Does Matthew Stafford Deserve to Feel the Heat for Detroit Lions' Struggles?

Eric VincentCorrespondent IOctober 8, 2012

SAN FRANCISCO, CA - SEPTEMBER 16:  Matthew Stafford #9 of the Detroit Lions in action against the San Francisco 49ers at Candlestick Park on September 16, 2012 in San Francisco, California.  (Photo by Ezra Shaw/Getty Images)
Ezra Shaw/Getty Images

The Detroit Lions were a popular topic of conversation this offseason. Aside from the off-field troubles, there was plenty of discussion regarding the game-day performances of some players, especially quarterback Matthew Stafford.

A number of analysts passed questionable judgement to Stafford's 2011 season. NFL Network's Marshall Faulk wasn't impressed, and ESPN's Ron Jaworski placed Stafford at a puzzling ranking on his quarterback board.

Based on the start he and his team has gotten off to this season, the negative thoughts of Stafford have been validated to a degree. The Lions and their quarterback have gotten off to a slow start with a 1-3 record and a last place spot in the NFC North.

Stafford has been off the mark so far this year. He's only thrown three touchdowns through the first four games, along with four interceptions. His accuracy is a big concern considering how many times he's over and under-thrown his receivers, and he's also formed a habit of focusing too much on his favorite target, Calvin Johnson. 

While still dealing with durability concerns, Stafford at times also extends plays too long trying to out-run defenders and make a play instead of throwing the ball away. Stafford took plenty of hits against Minnesota, and has already been banged up with a few injuries.

As the Lions struggle, it's easy to point at the franchise quarterback as the source of reason. However, Detroit's problems and losses this season are much bigger than just Stafford's performance.

Just last week, the Lions were first in the league for dropped passes. The timing of the drops have been particularly painful, with several of the Lions' receivers blowing big red-zone opportunities due to their inability to simply catch the football.

Potential breakout candidate Titus Young Sr. has been a disappointment this year. Outside of a Hail Mary miracle in Tennessee, Young hasn't given much hope to his preseason predictions.

Last year at this time, Calvin Johnson led the league with nine touchdown receptions. Megatron only has one touchdown thus far and has been held out of the end zone courtesy of defenses playing Cover 2 against the Lions. As opponents take away the Lions' best offensive weapon, Detroit has settled with underneath routes instead of stretching the field.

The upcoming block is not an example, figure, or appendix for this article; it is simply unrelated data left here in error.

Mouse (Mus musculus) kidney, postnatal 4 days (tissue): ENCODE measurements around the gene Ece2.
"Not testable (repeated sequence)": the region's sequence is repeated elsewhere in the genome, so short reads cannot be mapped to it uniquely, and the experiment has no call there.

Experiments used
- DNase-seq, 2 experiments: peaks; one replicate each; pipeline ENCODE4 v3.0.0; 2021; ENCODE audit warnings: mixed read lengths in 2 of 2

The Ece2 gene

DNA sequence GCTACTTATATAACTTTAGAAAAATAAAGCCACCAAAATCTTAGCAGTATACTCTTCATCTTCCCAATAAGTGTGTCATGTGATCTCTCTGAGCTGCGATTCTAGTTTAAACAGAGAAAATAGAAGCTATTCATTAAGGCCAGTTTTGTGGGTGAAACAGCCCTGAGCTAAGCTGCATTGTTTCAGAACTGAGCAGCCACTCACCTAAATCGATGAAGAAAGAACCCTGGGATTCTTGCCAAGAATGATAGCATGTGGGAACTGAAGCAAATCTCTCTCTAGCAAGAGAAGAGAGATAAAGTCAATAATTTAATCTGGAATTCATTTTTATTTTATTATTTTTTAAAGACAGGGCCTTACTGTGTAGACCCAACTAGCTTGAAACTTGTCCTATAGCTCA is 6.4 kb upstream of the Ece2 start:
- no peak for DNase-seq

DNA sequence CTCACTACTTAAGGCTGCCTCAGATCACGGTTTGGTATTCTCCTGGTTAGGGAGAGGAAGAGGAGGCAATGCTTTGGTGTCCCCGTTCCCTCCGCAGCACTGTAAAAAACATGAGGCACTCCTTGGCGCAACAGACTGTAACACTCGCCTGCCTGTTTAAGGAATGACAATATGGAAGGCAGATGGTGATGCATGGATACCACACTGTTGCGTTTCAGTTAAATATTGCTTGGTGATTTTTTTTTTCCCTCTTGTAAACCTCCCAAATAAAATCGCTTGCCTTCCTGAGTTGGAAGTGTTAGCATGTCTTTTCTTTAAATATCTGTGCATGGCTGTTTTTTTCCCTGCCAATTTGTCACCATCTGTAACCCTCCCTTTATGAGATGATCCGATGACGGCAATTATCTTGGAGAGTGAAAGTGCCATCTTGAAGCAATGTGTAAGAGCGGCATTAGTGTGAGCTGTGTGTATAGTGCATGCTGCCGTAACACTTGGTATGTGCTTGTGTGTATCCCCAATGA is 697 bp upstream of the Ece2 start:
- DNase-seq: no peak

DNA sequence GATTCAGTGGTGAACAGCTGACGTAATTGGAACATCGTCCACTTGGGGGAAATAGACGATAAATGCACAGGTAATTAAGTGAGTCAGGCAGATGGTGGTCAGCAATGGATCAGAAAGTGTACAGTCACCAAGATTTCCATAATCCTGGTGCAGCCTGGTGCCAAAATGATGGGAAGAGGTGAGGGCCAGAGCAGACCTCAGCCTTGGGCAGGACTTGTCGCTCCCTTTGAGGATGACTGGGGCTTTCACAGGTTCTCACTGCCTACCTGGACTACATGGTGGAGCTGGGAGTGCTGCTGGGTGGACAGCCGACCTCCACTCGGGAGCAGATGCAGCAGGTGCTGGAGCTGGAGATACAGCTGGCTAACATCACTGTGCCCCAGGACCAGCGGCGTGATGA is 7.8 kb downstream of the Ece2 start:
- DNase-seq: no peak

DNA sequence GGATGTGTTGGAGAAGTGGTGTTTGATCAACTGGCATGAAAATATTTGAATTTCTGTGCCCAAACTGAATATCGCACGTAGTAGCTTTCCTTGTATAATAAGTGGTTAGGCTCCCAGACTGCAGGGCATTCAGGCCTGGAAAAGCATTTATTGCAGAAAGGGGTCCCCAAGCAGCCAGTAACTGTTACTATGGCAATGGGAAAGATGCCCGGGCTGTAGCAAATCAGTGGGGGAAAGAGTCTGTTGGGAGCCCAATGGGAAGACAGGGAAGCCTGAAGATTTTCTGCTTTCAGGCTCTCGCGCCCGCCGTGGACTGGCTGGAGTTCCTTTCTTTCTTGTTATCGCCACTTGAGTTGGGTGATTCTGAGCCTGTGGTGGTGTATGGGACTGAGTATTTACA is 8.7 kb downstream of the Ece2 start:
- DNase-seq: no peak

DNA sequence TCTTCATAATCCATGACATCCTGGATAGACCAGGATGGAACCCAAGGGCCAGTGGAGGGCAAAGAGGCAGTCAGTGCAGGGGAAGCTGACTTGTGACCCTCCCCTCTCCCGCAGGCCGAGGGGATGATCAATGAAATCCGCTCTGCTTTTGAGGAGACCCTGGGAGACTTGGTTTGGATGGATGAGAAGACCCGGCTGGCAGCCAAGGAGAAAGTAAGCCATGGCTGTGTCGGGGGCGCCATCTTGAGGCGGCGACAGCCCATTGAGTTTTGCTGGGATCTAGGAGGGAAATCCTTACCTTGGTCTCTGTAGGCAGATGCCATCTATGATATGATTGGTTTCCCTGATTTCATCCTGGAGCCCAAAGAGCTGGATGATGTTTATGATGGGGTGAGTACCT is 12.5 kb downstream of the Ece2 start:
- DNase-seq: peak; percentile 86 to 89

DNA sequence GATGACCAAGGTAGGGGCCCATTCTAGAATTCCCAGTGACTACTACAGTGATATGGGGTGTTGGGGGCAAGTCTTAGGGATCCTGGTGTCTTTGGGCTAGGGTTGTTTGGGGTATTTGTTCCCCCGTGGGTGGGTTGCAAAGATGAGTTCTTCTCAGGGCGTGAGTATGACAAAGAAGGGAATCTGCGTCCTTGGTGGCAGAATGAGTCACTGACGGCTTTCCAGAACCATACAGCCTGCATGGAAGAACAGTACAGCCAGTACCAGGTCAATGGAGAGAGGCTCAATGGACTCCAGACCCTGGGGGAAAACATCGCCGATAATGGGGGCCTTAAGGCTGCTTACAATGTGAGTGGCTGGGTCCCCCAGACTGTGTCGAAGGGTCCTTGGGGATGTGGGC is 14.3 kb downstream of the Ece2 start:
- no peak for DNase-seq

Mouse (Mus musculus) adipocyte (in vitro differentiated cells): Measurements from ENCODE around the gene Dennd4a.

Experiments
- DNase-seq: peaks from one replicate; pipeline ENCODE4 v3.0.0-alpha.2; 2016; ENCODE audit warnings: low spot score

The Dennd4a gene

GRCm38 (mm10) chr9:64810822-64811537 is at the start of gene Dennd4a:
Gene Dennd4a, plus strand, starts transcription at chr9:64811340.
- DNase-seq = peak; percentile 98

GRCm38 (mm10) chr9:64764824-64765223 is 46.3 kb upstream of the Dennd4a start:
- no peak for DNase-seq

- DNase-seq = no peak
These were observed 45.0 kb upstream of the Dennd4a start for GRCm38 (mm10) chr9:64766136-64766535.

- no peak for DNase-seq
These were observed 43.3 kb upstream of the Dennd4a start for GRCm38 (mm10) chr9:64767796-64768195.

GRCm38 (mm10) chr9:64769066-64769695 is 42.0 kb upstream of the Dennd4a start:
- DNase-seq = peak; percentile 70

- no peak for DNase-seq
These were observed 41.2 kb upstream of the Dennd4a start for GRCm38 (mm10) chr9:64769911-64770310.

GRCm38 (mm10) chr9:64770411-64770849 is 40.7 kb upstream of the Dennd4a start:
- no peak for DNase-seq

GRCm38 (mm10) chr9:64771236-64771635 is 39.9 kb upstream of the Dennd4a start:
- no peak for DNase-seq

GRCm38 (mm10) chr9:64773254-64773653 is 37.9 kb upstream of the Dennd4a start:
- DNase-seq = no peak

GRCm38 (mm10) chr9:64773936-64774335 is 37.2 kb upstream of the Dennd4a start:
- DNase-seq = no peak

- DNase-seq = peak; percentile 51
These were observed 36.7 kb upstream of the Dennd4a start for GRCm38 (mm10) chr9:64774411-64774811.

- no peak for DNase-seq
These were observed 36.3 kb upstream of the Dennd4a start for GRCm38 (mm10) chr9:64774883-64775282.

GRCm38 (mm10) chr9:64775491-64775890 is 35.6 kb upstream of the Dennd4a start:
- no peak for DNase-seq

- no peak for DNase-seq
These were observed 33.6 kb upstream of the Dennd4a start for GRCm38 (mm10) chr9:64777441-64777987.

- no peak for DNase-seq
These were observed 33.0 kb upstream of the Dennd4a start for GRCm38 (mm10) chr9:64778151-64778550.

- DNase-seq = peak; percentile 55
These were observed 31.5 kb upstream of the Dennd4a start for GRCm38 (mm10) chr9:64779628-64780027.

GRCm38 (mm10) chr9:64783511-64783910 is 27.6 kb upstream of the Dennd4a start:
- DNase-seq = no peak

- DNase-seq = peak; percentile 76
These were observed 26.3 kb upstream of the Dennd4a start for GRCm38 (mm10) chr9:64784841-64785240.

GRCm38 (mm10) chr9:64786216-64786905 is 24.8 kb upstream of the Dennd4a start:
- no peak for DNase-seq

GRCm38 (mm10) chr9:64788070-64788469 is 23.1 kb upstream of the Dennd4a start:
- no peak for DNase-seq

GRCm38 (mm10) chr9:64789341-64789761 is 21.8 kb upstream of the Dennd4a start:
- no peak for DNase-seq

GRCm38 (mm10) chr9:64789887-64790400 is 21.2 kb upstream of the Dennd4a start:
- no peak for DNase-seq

Coming into the season, one of Stafford's biggest areas of improvements was yards-per-completion. However, he has seen his 7.6 average from 2011 fall to 6.8 this year.  

That disappointing statistic doesn't fall on the arm of Stafford, however. Offensive coordinator Scott Linehan has failed to make adjustments to the coverages of their opponents and has tried to stay content with a dink-and-dunk offensive pace. Cover 2 defenses welcomes the short-yardage completions, which are stopped quickly by the linebackers or defensive backs in position.

With a conservative offense and an alarming rate of dropped passes, Stafford hasn't been able to find a rhythm with any targets. 

The Lions' passing game was expected to be the constant that kept this team in games, but even if Detroit was successful on offense, their defense remained a major concern, especially in the secondary.

The Lions have dealt with plenty of injuries in their secondary with safety Louis Delmas (knee) and cornerbacks Chris Houston (ankle), Drayton Florence (forearm) and Bill Bentley (concussion). Even with Houston and Bentley back in the lineup, the Lions have been picked apart by short, intermediate completions. Even Titans quarterback Jake Locker had a career day against Detroit, throwing for 378 yards and two touchdowns.

A big reason leading to the secondary's struggles has been the underachievement of the defensive line. Captain Kyle Vanden Bosch set a high bar for the Lions' front four that they are not coming close to achieving. Detroit is currently tied for 19th in the NFL with nine sacks. 

A myriad of things can be said about the special teams as well. Allowing four returns for touchdowns in the past two games says a lot on its own.

So back to Stafford. Is he likely to spoil the Lions again with another 5,000-yard, 40-touchdown season in 2012? Doubtful. But outside of their quarterback, there are too many other bigger issues to worry about.

Right now, the Lions don't look like a team ready to take the next step. With plenty of holes on defense and questionable coaching, Detroit is falling well short of their expectations. Stafford gives the Lions the best chance to win, but his struggles alone aren't the reason why they're losing.